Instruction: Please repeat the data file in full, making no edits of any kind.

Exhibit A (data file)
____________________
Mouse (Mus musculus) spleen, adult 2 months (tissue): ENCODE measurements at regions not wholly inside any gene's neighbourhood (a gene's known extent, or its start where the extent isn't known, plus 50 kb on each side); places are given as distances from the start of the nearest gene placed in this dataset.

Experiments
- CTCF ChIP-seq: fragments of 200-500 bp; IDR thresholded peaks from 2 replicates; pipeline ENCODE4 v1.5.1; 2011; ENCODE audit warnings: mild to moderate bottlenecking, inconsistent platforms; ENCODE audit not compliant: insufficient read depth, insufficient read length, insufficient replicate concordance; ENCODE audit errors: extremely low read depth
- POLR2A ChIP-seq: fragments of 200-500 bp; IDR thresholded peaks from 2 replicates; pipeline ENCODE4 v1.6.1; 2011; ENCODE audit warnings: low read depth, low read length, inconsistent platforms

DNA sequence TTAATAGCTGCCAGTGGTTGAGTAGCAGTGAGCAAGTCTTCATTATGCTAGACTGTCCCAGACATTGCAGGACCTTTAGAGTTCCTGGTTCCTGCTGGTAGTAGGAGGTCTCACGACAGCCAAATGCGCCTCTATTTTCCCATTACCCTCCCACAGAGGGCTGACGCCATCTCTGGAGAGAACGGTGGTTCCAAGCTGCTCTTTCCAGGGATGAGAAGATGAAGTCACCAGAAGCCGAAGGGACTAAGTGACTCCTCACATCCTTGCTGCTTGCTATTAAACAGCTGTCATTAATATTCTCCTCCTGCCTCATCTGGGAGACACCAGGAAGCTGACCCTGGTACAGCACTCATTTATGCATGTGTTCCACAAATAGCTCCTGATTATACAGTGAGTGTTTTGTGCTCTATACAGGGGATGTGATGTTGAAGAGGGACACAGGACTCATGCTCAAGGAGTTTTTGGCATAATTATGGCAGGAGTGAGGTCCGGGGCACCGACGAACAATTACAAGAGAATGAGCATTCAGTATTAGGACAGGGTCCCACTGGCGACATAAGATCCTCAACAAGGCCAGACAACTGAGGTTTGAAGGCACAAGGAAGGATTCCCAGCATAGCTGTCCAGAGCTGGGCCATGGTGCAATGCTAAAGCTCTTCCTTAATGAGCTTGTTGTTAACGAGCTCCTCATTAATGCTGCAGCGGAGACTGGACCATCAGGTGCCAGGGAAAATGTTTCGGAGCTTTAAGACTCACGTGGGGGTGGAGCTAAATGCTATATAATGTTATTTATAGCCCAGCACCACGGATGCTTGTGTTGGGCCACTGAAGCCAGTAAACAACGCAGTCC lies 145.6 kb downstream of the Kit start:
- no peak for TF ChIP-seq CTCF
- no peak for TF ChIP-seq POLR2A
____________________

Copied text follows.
Mouse (Mus musculus) spleen, adult 2 months (tissue): ENCODE measurements at regions not wholly inside any gene's neighbourhood (a gene's known extent, or its start where the extent isn't known, plus 50 kb on each side); places are given as distances from the start of the nearest gene placed in this dataset.

Experiments
- CTCF ChIP-seq: fragments of 200-500 bp; IDR thresholded peaks from 2 replicates; pipeline ENCODE4 v1.5.1; 2011; ENCODE audit warnings: mild to moderate bottlenecking, inconsistent platforms; ENCODE audit not compliant: insufficient read depth, insufficient read length, insufficient replicate concordance; ENCODE audit errors: extremely low read depth
- POLR2A ChIP-seq: fragments of 200-500 bp; IDR thresholded peaks from 2 replicates; pipeline ENCODE4 v1.6.1; 2011; ENCODE audit warnings: low read depth, low read length, inconsistent platforms

DNA sequence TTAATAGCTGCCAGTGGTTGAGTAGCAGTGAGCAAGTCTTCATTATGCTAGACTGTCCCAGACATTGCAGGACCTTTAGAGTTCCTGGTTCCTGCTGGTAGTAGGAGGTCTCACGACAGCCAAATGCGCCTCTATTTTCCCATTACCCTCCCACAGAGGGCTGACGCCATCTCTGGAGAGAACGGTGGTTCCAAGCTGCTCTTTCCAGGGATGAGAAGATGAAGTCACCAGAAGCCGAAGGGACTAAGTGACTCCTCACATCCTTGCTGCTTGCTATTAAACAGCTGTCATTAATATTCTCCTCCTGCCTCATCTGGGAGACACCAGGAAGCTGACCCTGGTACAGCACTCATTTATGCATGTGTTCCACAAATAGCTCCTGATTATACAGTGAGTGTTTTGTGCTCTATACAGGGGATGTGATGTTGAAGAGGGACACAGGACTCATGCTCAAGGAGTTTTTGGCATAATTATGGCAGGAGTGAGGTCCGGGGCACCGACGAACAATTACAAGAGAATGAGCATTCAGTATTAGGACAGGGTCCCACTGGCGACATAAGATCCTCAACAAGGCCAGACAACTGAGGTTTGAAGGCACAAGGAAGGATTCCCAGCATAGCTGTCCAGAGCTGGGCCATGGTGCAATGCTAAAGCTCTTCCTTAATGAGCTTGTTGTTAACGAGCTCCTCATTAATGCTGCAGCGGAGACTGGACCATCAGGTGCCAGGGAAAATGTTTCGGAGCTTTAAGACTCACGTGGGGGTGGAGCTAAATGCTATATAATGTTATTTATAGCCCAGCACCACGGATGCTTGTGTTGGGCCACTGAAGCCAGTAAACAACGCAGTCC lies 145.6 kb downstream of the Kit start:
- no peak for TF ChIP-seq CTCF
- no peak for TF ChIP-seq POLR2A